‘Big Deal’ Is the Coming Federal Budget Cuts
Last December hundreds of American Indian and Alaska Native leaders traveled to Washington, D.C. for the second White House Tribal Nations Conference.
I wrote at the time: “When President Obama reached the podium at the Interior Department last week nearly every person in a seat lifted a cell phone to take a picture. Row after row of glowing screens captured that moment. But that photo-op is no longer enough. A year ago it was a big deal to meet. But a year from now it will only be a big deal if there are success stories that add jobs, improve the health or educational opportunities for young Native Americans.”
Here we go again. Tribal leaders are in Washington this week for a variety of meetings including the White House Tribal Nations Conference.
But the Big Deal is not there. There are fewer success stories in Indian Country than a year ago. We can’t point out new jobs, a better health care system or increased educational opportunities. In fact as the federal budget crunch hits, all of these indicators will trend worse.
But President Obama is not the problem. The real Big Deal is that Washington is going through a government-wide transformation and the president has limited power to either shape or stop the radical redesign of all-things-federal. But the president is not alone. The Republicans in Congress also have limits. As do the Democrats. That means there is no clarity in how to proceed—and the debate goes on and on without resolution.
But the policy of contraction—the shrinking of the federal government—is set to occur no matter what.
The failure of the supercommittee requires automatic budget cuts to begin in 2013. There will be no room for discussion about which programs work (or don’t) because the budget will be slashed by blind percentages. (The only plus: At least it’s a year away.)
This month Congress will fight over a temporary budget. One of those limits of power: Neither side has the votes to enact a traditional budget. So the government is funded by a Continuing Resolution, one that expires December 16. Congress will have to vote to extend that date or shut down the government. Again.
A great example of the deep divide is the impact of government spending. Republicans have been saying for months that the American Recovery and Reinvestment Act of 2009 did not work because we still have high unemployment. But the Congressional Budget Office released estimates that counter that claim. CBO said unemployment was at least .2 to as much as 1.3 percent lower because of the stimulus funding. It also said the federal spending was a net positive addition to the economy. (A study last year by the National Congress of American Indians highlighted nine examples of how the act worked in Indian Country.) But the data won’t change any minds. Those that believe government is essentially evil will continue to press for less.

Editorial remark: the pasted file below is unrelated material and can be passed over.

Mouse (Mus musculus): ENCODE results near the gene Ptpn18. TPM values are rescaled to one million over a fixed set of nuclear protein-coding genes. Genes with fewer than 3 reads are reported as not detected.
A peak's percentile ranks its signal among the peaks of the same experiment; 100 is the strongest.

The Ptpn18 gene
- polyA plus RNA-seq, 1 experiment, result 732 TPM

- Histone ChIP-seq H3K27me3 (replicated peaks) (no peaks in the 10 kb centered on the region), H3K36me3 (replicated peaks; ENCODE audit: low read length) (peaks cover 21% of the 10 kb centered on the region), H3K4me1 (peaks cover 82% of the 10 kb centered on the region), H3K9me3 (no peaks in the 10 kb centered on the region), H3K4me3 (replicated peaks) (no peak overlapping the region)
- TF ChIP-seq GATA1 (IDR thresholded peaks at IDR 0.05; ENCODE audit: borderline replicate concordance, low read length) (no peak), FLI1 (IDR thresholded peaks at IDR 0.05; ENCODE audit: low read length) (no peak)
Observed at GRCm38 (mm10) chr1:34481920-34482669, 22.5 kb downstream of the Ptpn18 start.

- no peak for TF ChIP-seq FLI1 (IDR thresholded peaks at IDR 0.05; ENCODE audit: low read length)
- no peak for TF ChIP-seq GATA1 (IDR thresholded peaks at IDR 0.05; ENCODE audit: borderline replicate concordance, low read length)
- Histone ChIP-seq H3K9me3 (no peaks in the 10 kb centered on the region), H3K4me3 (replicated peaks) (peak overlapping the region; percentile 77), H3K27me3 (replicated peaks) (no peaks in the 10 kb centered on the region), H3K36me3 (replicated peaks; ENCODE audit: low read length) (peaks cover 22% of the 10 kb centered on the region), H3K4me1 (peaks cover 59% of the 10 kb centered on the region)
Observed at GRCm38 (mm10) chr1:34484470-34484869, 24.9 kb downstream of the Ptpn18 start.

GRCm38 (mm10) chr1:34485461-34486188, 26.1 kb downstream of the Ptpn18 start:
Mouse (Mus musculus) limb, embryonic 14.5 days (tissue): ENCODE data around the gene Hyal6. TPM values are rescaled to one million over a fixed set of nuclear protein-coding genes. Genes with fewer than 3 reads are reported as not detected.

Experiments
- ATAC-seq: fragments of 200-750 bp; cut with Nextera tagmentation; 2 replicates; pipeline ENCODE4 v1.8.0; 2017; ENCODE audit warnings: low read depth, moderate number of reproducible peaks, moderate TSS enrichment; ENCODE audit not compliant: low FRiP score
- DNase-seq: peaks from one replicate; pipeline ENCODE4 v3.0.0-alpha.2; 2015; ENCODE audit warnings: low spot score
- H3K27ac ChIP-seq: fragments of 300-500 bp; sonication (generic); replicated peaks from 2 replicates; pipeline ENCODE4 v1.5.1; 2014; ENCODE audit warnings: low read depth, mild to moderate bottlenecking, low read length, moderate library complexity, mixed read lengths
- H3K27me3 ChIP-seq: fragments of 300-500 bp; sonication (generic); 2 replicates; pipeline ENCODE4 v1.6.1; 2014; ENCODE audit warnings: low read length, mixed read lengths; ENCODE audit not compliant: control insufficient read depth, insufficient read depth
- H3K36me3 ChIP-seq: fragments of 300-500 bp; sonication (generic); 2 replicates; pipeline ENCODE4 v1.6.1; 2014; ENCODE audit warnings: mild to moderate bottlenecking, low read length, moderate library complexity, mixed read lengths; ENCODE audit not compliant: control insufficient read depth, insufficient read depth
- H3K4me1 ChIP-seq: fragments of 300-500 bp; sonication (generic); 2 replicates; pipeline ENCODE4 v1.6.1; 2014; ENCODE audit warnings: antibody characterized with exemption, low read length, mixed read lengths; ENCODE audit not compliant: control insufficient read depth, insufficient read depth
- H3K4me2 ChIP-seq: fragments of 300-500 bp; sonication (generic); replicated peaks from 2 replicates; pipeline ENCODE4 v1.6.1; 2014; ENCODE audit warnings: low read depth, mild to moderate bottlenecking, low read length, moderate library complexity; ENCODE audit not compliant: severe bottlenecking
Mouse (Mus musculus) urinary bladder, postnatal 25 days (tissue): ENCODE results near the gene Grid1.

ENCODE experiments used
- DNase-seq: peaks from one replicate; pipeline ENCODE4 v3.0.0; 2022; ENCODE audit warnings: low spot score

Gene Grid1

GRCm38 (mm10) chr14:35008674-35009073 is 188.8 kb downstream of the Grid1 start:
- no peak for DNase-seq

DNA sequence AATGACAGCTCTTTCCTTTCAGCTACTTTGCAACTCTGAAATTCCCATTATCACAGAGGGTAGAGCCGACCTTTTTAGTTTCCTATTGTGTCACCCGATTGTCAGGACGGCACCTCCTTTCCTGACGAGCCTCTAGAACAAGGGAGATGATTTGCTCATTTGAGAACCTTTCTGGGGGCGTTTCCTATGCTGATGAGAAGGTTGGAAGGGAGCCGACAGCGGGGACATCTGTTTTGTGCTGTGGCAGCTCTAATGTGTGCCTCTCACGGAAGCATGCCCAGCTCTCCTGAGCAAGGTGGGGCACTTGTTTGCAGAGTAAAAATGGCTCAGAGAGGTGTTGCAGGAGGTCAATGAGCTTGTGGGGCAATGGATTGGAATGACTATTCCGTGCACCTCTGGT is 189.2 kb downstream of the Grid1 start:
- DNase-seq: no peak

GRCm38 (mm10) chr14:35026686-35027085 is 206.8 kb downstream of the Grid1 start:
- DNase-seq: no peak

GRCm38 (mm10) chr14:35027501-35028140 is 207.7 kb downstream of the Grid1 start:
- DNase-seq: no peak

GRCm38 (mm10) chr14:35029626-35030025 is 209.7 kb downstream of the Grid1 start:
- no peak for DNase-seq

Taxes will continue to be another dividing line—especially over the next few days and weeks. The Bush income tax cuts expire at the end of the year unless Congress does something to extend those rates. By the same measure, payroll tax cuts and unemployment benefits must be extended by the end of the year. Most of us pay more in payroll taxes than we do in income taxes. The Republicans tend to favor income tax cuts and Democrats will back extending payroll tax cuts and longer unemployment benefits. This is important because neither side has the votes to do anything on its own. So the likely choice is both or none.
Ideally, both in the Congress and at the White House meeting, there will be a transition plan put into place for Indian Country before the 2013 budget cuts. That plan could include flexibility in how federal dollars are spent, transition funding to make the coming cuts less painful, or perhaps, even, trying a few new ideas.
Then, a year from now there might not be new Indian Country success stories to swap. But at least there will have been an effort to prevent tragedy.
Mark Trahant is a writer, speaker and Twitter poet. He is a member of the Shoshone-Bannock Tribes and lives in Fort Hall, Idaho. Trahant’s recent book, The Last Great Battle of the Indian Wars, is the story of Sen. Henry Jackson and Forrest Gerard.
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